Here’s Why You Should Make Jam, Like, Right Now

It’s easier than you think

Mark Bittman
Published in
3 min readSep 12, 2019


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You should be making jam. Like right now. For three reasons: 1) The insanely great summer fruit that you use to make homemade jam is about to go away. For a while. Get some before it’s too late. 2) This is not old-fashioned jam we’re talking about, the kind that requires jars, tongs, steam, and almost guaranteed injuries. No, this is the easy kind; the kind that cooks on your stove for no more than 45 minutes and lasts in your fridge for no less than a week (or in your freezer for much longer). 3) It’s so damn good!

The recipe here calls for a pound of fruit, any fruit, but this time of year I’d set my sights on things like peaches, plums, cherries, or the last of summer’s berries. Other than fruit, you don’t need much; just some sugar to sweeten and thicken it, and a few tablespoons of liquid, citrus juice, vinegar, hooch, whatever strikes your fancy. Once the jam is done cooking, it may look a little thin, but just remember that it will thicken in the fridge as it cools. For a thicker version (good for fruits that are low in pectin, like blueberries, raspberries, strawberries, and peaches), add a tablespoon of pectin powder. OK, I’m going to cut myself off; the longer you spend reading this the less time you spend making jam. Get to it.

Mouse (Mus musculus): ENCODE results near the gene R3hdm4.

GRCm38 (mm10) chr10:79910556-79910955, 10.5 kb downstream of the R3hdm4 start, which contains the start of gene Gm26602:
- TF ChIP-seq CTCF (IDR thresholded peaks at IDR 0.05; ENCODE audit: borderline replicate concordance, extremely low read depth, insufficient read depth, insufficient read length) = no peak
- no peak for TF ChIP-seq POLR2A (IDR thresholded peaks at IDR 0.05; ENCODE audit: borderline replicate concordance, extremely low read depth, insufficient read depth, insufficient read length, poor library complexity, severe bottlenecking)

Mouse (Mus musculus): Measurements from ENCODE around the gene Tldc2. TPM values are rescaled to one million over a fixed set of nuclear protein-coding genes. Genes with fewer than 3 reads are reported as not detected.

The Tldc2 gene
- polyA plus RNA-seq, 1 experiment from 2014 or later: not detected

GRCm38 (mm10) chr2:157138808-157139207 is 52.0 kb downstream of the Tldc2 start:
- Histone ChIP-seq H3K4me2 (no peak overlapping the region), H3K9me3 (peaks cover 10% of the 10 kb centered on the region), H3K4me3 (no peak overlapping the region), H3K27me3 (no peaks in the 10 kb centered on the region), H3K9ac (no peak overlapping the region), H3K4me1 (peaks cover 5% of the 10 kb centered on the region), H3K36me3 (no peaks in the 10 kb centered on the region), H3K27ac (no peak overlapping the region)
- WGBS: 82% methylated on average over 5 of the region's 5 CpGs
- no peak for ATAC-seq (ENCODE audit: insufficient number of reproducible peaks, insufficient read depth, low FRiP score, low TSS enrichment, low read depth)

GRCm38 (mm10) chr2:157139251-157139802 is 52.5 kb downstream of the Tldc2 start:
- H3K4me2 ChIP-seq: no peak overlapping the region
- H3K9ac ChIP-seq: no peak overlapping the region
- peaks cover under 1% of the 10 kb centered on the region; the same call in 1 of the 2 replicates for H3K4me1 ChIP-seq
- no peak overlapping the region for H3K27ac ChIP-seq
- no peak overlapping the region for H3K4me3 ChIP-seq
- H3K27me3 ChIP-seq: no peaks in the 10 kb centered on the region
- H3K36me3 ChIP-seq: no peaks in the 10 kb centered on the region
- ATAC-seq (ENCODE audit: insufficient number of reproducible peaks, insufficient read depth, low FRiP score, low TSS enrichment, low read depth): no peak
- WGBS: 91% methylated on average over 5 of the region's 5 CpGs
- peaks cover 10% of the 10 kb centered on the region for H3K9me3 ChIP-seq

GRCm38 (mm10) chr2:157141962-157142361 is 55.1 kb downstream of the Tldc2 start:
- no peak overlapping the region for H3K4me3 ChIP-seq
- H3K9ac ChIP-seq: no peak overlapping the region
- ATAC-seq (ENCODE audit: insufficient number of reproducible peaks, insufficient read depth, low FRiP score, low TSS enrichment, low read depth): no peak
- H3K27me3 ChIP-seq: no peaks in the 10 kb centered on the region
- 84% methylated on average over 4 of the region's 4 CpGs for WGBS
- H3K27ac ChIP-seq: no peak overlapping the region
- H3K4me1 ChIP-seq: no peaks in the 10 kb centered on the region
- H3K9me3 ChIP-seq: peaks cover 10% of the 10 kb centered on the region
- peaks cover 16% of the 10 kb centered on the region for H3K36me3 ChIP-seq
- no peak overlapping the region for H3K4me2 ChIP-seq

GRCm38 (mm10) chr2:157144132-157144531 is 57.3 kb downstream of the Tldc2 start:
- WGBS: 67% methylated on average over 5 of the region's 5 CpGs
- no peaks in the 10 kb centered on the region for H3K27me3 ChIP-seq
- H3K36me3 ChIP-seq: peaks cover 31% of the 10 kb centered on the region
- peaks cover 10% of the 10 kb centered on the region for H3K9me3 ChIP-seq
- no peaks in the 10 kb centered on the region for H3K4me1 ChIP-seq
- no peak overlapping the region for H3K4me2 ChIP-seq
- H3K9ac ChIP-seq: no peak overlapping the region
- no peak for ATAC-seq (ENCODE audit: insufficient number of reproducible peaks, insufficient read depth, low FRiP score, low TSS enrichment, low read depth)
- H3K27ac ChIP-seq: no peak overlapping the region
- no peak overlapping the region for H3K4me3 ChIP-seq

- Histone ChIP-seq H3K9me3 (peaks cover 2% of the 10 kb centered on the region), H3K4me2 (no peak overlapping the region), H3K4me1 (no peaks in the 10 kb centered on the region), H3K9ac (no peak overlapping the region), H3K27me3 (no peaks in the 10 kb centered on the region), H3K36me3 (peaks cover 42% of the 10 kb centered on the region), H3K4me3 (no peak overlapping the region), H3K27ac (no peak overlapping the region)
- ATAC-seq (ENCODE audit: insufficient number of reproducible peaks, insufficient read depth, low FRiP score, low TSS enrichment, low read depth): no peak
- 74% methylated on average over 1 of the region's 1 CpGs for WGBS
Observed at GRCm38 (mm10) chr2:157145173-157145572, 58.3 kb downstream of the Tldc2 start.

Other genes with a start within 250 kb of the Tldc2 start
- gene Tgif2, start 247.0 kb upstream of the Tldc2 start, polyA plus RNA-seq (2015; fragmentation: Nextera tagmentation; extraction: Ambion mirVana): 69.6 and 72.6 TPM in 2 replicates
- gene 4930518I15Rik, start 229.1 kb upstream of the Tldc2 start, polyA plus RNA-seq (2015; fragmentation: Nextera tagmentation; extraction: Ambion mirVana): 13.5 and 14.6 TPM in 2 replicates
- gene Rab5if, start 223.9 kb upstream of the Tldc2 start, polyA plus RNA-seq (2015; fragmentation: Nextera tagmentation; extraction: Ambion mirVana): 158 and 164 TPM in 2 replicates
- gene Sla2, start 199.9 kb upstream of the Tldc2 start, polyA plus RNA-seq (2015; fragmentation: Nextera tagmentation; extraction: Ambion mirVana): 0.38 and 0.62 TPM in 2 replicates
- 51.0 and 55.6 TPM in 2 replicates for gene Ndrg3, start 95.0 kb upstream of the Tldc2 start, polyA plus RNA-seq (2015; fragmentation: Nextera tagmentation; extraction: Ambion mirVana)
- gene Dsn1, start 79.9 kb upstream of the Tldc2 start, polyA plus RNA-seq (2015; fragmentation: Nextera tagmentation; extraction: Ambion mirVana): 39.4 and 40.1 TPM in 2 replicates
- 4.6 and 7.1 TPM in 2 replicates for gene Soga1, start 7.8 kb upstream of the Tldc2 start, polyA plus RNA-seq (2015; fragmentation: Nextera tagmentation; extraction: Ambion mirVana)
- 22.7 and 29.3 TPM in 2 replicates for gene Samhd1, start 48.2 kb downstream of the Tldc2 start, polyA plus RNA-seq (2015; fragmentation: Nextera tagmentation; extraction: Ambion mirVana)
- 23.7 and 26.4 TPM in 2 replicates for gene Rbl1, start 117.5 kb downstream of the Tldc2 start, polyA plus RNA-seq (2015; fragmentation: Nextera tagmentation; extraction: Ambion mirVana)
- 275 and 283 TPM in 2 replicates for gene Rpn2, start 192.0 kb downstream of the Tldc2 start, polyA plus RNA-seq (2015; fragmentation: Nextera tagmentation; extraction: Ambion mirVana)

Makes: About 1 ½ cups

Time: About 45 minutes


1 pound fruit, peeled, pitted, and chopped as necessary

¼ cup sugar, or more to taste

2 tablespoons fresh lemon juice, vinegar, booze, or other acidic liquid

Seasonings (optional)


Put the fruit in a medium saucepan over medium heat. After a minute or so, add the sugar, juice, and seasonings if you’re using them.

Adjust the heat so that the mixture bubbles steadily, using a higher heat if the mixture looks too soupy; lower the heat if it seems dry. Cook, stirring occasionally, until the mixture is thick, 10 to 30 minutes. Taste as you go and add more sugar and/or seasonings as you like. Cool completely and refrigerate; it will thicken more as it cools.

Store in the refrigerator, where it will keep for at least a week. Freeze for longer storage. If necessary, remove any seasonings before using.

Mark Bittman is the author of more than 20 acclaimed books, including the “How to Cook Everything” series. He wrote for The New York Times for more than two decades, and became the country’s first food-focused op-ed columnist for a major news publication. He has hosted two television series and been featured in two others, including the Emmy-winning “Years of Living Dangerously.” Bittman is currently the special adviser on food policy at Columbia’s Mailman School of Public Health and the editor-in-chief of Heated.



Mark Bittman

Has published 30 books, including How to Cook Everything and VB6: The Case for Part-Time Veganism. Newsletter at